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On the ball off the field

Sun Reporters

The classic canon, etched forever into football's mythology, states that no team achieves success unless composed of 22 equally important parts. No one man is more vital than the next, no individual player's role more critical to the outcome than another's. If one consistently falters, they all falter.

That is the mantra of football, drilled into players from Pop Warner to the NFL.

It is not always true, particularly as the game is played in high school.

In high school football, a premier running back upends the notion of egalitarianism on the gridiron. He can mask mediocrity, hide disadvantages, overcome outright incompetence.

The best prep quarterbacks still require receivers who can get open. The best receivers must have someone who can put the ball into their hands. But the top running backs? All they need is the sliver of an opening, if that. The best don't have to depend on superior blockers or clever offensive schemes. Their power, their agility, their speed render them wholly self-sufficient. Crashing through the line, galloping around or through tacklers, sprinting across open field, they bring crowds to their feet and induce grown men to hug perfect strangers. They bend games to their will.

Tariq Jones of Edmondson-Westside High School wonders whether he is that kind of a running back.

It is mid-September, and each night in his home on North Mount Olivet Lane in West Baltimore, he sits before the computer screen watching high school highlight films, mesmerized by those virtuoso ball carriers. With a few clicks of a mouse, Tariq can see countless prep stars playing in distant cities, breaking tackles and scoring touchdowns. In quiet moments, the grainy Internet video inspires him, showing him moves he can incorporate into his own repertoire.

His arsenal will need to be especially potent Saturday when Edmondson takes on City College in the biggest game of the season. The outcome largely rests on his performance. Edmondson's quarterbacks are inexperienced and unsure of themselves, and the coaches will need Tariq to supply most of the offense. City knows that shutting down Tariq is the key to victory. If Edmondson wants to keep its dream of a perfect season alive, he has to deliver.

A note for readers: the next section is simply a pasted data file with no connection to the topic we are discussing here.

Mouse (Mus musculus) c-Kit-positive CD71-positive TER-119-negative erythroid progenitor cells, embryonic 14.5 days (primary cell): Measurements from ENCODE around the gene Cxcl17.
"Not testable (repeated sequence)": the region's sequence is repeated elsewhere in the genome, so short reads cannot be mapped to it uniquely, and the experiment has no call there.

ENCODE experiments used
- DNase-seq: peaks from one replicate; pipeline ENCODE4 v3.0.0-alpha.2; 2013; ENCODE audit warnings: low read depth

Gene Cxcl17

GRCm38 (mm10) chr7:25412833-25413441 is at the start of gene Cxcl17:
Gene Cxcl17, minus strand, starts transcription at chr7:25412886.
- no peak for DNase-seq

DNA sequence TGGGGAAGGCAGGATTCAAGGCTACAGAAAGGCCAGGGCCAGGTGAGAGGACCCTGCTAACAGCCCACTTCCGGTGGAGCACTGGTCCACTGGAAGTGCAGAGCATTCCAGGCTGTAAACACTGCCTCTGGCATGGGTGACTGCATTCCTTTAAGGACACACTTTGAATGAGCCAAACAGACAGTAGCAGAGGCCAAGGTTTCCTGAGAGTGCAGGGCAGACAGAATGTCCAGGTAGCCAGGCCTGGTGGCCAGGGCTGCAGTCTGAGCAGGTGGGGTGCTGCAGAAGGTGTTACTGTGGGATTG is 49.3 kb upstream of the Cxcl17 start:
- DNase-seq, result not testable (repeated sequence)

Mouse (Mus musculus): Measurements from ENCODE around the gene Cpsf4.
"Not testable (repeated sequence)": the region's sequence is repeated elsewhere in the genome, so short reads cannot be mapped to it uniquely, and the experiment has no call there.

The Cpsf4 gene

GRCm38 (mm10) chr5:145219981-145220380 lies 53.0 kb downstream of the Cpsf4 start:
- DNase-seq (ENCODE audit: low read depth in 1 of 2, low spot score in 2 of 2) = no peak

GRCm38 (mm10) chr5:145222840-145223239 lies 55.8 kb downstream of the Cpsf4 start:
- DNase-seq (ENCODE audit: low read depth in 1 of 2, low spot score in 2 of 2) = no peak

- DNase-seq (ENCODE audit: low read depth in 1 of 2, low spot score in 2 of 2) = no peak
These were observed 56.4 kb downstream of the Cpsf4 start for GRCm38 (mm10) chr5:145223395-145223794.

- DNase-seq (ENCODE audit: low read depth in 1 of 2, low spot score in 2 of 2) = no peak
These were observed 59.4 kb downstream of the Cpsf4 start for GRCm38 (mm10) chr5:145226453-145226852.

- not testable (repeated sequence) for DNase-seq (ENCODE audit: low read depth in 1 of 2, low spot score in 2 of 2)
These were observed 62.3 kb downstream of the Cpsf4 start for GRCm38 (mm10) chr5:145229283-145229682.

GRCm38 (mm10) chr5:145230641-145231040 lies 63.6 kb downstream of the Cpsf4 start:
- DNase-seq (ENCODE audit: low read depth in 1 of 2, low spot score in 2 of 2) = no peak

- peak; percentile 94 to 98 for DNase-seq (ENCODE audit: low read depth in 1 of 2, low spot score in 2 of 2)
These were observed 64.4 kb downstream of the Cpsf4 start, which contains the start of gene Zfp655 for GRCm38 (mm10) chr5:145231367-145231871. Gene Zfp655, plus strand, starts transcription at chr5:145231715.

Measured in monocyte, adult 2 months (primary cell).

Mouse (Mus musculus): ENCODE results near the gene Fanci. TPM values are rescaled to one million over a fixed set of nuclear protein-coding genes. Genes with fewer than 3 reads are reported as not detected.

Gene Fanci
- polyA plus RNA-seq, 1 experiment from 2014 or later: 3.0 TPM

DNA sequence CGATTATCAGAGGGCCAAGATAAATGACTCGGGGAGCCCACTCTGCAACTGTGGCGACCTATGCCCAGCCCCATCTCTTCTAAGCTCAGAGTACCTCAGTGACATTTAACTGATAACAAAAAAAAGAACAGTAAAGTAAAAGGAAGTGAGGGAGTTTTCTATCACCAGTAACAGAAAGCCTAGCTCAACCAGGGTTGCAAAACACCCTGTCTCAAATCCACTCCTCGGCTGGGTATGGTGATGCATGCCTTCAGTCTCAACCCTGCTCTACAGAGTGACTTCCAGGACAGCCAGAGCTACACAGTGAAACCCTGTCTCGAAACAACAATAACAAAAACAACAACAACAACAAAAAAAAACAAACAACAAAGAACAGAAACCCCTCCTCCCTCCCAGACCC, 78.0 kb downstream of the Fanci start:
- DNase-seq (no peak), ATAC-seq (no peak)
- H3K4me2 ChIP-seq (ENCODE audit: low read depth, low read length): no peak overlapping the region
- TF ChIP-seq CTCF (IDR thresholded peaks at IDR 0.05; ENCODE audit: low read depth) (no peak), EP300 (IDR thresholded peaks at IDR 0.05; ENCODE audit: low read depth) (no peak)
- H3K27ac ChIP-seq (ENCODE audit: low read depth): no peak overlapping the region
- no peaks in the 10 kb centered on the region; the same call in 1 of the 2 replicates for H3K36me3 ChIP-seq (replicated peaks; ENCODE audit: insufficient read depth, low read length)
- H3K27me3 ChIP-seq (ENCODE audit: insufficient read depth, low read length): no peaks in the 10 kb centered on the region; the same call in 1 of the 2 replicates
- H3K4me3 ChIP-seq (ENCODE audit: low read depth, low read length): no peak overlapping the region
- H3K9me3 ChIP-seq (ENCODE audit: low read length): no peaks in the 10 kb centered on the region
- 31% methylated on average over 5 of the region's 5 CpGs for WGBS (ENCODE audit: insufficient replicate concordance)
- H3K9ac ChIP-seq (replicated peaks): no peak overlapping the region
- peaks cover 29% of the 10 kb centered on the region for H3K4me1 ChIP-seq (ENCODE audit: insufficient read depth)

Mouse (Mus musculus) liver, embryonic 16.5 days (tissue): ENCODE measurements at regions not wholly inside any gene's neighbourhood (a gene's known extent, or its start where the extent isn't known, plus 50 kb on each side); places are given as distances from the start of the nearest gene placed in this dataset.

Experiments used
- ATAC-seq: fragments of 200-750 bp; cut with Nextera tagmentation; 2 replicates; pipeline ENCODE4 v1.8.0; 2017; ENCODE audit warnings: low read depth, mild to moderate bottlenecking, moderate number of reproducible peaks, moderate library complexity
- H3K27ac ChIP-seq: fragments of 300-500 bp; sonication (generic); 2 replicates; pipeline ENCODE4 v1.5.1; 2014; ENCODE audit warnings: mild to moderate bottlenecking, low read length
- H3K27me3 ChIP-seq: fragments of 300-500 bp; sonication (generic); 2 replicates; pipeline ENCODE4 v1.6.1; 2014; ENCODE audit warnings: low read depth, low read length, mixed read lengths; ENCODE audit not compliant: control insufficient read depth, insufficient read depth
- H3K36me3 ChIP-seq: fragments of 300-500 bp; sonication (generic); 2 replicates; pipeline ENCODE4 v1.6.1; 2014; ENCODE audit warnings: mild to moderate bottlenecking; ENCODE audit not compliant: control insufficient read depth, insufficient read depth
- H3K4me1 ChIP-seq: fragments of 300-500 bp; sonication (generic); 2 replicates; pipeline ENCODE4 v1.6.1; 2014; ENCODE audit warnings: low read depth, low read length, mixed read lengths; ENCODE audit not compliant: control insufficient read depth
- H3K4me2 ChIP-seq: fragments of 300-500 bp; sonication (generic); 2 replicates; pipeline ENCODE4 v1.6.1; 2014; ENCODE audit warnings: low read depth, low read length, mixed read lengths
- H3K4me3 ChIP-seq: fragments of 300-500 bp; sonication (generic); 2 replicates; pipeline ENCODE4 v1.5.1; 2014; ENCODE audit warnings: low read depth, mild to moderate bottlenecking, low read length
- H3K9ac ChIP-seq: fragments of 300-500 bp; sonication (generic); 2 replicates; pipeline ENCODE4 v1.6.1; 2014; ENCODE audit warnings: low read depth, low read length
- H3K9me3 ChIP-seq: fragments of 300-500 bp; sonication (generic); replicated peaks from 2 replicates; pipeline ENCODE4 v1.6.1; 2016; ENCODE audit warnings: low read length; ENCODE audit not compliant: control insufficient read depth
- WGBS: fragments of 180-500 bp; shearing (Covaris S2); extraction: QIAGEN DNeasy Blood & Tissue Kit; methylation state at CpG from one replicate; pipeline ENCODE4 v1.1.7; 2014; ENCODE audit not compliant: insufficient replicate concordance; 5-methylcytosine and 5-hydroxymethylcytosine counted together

In recent weeks, he has studied clips of Noel Devine, a Florida high school running back who, at 5 feet 8, 175 pounds, is similar in size to Tariq. Devine is a minor celebrity, thanks in part to his highlight films on YouTube. He has been the subject of a long profile in a national magazine, and virtually every major college program is eager to sign him. Some accounts say he receives more than 70 letters a day from recruiters.

Tariq (pronounced TAR-ick), who has dark skin, thick arms and a barrel chest, doesn't feel envious when watching Devine, just as he isn't envious when he watches another of his idols, New Orleans Saints running back Reggie Bush. He is a realist. Devine and Bush only confirm what he suspects about himself. At the high school level, he's good enough to take over games. His coaches admire his toughness and think he can be one of the city's best running backs this year, gaining well over 100 yards a game. But in his heart, Tariq has begun to realize that he lacks the breakaway speed necessary for football stardom. At least beyond high school.

People from his neighborhood always feed him nonsense, saying, "I bet USC is looking at you" or "I know Florida State is going to call." It makes him laugh. Try South Dakota State, he wants to tell them, or Bowie State. But mostly, he just says thanks and keeps quiet.

He has received a trickle of letters and calls from recruiters, but none of it is gushing. Big-time coaches aren't going to fly to Baltimore to watch him play, even if he does become one of the area's best players. The city doesn't have a reputation for producing elite football talent, so coaches from larger schools tend to focus their efforts elsewhere.

He doesn't blame them or spend much time worrying about it. Though he has loved playing football ever since Pop Warner, he, unlike some of his teammates, harbors no delusions that he'll ever make it to the pros. He wants football to help him achieve different aspirations.

It already had, in one respect. His football skills had enabled him to fit in at Edmondson after he transferred from an Islamic private school as a sophomore. He was the only openly Muslim student at Edmondson, at least from what he had surmised, and when he first showed up in school, his quiet, contemplative personality struck some people as odd.

Perceptions changed, and Tariq opened up a bit, especially once he started to shine on the football field. Football gave him ready-made friends and social confidence. But now, he hopes it will do even more: help him to obtain a college scholarship, which would be a big help to a family of modest means like his. He knows he is good enough to play at the Division I-AA level - a step down from Division I-A programs such as Maryland and Penn State - and that is as much as he wants.